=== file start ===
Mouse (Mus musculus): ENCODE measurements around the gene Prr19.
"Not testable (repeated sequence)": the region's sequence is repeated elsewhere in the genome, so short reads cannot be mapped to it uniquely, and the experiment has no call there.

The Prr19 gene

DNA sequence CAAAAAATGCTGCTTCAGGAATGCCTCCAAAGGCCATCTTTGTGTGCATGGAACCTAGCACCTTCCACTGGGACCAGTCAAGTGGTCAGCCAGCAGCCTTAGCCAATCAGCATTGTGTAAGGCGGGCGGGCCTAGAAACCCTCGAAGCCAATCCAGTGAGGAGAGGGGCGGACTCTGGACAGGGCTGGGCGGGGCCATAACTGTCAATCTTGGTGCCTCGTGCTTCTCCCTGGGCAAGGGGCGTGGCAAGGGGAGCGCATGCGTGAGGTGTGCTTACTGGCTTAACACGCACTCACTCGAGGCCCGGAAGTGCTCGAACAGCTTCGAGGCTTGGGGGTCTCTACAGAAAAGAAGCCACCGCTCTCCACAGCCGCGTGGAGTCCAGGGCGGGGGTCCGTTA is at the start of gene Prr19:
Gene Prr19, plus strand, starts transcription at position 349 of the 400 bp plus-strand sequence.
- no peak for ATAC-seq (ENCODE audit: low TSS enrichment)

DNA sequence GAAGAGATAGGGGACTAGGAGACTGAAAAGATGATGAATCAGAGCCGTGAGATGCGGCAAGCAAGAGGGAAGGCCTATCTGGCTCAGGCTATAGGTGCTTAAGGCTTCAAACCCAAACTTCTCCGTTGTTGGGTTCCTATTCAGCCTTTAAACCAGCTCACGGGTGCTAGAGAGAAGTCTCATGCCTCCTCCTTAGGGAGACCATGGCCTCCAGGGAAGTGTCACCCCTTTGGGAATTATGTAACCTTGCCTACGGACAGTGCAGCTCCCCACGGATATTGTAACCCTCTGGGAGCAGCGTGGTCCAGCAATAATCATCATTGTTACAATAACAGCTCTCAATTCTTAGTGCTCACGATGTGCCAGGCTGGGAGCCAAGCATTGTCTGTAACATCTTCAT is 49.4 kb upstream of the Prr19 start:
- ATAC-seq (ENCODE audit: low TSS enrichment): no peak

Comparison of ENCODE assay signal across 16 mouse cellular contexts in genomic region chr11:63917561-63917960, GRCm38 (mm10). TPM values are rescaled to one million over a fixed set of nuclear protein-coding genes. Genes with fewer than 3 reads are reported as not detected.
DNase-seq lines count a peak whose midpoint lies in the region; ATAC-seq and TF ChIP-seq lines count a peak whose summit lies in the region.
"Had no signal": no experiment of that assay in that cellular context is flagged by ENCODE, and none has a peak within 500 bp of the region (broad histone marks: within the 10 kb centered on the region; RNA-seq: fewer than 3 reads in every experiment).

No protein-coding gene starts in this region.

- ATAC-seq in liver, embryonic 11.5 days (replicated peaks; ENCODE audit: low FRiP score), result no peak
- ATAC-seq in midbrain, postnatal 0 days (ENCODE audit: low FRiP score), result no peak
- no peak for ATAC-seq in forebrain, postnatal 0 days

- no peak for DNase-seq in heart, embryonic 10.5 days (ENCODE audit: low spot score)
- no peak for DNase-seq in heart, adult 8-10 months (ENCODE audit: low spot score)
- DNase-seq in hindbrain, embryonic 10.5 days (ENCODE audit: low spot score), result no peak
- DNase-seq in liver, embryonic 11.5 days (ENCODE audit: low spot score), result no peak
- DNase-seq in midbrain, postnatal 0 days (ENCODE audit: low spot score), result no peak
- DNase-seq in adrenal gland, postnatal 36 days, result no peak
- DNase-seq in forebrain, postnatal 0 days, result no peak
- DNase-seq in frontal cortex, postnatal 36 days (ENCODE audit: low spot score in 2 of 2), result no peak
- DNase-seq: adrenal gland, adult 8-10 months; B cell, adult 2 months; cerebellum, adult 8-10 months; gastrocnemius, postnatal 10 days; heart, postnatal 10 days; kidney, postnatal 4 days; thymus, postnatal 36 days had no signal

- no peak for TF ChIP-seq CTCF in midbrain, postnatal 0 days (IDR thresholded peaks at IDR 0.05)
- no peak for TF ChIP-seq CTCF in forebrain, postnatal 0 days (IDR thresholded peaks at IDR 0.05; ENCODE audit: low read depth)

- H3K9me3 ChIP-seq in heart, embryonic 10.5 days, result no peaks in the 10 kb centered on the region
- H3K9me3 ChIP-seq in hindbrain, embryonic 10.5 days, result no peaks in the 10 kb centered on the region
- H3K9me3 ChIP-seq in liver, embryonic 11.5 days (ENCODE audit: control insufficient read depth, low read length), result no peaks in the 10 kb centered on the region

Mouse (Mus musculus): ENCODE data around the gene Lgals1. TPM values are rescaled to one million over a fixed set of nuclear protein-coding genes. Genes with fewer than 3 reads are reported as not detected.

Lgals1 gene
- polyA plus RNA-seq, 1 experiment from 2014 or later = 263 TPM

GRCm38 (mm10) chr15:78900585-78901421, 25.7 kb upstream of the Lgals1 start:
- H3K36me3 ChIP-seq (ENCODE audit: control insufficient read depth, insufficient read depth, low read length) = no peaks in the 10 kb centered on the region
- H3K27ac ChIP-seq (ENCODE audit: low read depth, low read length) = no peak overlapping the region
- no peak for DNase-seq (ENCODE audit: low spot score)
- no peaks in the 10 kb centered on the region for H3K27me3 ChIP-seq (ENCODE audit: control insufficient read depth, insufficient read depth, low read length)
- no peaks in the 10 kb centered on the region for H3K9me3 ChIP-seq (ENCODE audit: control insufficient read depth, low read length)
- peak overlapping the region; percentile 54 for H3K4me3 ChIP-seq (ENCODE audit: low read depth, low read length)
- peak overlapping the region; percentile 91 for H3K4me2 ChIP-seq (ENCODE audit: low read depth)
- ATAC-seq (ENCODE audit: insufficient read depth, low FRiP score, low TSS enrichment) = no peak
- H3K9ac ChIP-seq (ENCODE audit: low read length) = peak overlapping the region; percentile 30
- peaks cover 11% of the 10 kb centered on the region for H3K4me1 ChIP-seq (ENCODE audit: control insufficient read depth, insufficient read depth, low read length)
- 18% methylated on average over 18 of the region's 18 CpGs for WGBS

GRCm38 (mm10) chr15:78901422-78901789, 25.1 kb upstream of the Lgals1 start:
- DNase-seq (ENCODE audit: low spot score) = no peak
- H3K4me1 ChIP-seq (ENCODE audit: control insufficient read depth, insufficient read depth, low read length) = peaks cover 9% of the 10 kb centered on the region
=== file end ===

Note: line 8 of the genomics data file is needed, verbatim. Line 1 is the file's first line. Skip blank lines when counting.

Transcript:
- ATAC-seq (ENCODE audit: low TSS enrichment): no peak